Your Wi-Fi security has been KRACK-ed; no device is safe!
Researchers discovered a new security breach that could have affected every Wi-Fi network in the world and every device that is connected to one. The bug "KRACK" allows anyone to eavesdrop and also access traffic details being transmitted between computers/devices and Wi-Fi systems. Researchers said vulnerability in the existing WPA2 Wi-Fi protocol left everyone prone to hacking and stealing of data. Find out more!
The researchers said: "The weaknesses are in the Wi-Fi standard itself, and not in individual products or implementations. During our initial research, we discovered ourselves that Android, Linux, Apple, Windows, OpenBSD, MediaTek, Linksys, and others, are all affected by some variant of the attacks."
Mathy Vanhoef and Frank Piessens of Belgium's KU Leuven University discovered the KRACK attack, which is "severe" as it's affecting every device using Wi-Fi, especially WPA2 (Wi-Fi Protected Access) Wi-Fi. It can encrypt all Wi-Fi traffic, including sensitive data like location, bank account and credit/debit card information, messages, photos, etc. Simply put, all ways to access Internet via secured Wi-Fi router are affected.
In a report released on krackattacks.com, researchers highlighted that KRACK (Key Reinstallation Attack) could be used by cybercriminals to read all the information present on devices or being transmitted via Wi-Fi networks, which was earlier considered to be safely encrypted. It doesn't matter what operating system or device is being used, they added. However, no major hacking incident has been reported so far.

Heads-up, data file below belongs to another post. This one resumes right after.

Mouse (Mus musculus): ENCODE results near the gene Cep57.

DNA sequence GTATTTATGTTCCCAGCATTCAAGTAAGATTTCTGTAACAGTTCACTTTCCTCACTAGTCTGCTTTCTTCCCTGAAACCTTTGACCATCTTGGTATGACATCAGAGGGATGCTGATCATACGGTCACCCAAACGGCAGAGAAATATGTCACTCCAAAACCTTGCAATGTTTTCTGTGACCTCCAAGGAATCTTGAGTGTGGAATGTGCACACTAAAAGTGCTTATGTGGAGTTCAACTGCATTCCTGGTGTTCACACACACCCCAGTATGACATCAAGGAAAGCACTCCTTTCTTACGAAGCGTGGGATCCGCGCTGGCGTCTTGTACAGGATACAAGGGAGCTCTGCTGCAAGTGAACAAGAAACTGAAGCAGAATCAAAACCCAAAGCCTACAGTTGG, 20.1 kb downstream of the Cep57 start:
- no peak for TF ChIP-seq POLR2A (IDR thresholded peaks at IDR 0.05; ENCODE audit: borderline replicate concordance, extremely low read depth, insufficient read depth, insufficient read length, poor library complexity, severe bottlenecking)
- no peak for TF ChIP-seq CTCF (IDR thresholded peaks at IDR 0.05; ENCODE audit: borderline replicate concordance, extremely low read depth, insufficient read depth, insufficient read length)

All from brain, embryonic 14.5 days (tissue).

Now that WPA2 Wi-Fi security protocol - the most secure way to access the internet via Wi-Fi - has been breached, millions of individuals and businesses across the world could be attacked. Apart from Wi-Fi devices and operating systems, researchers have stated that HyperText Transfer Protocol Secure (HTTPS) - the mode for accessing secured websites - is also vulnerable to the attack.
According to researchers, the impact of KRACK could be minimized by users by updating their devices to the latest security update. Manufacturers of Wi-Fi devices, including laptops/computers, smartphones, and smart home devices, are likely to roll out the security updates soon. Changing the Wi-Fi passwords would be of no help, said experts. However, Wi-Fi router firmware should be up-to-date.
The report said: "Note that if your device supports Wi-Fi, it is most likely affected. Therefore, any correct implementation of WPA2 is likely affected. To prevent the attack, users must update affected products as soon as security updates become available."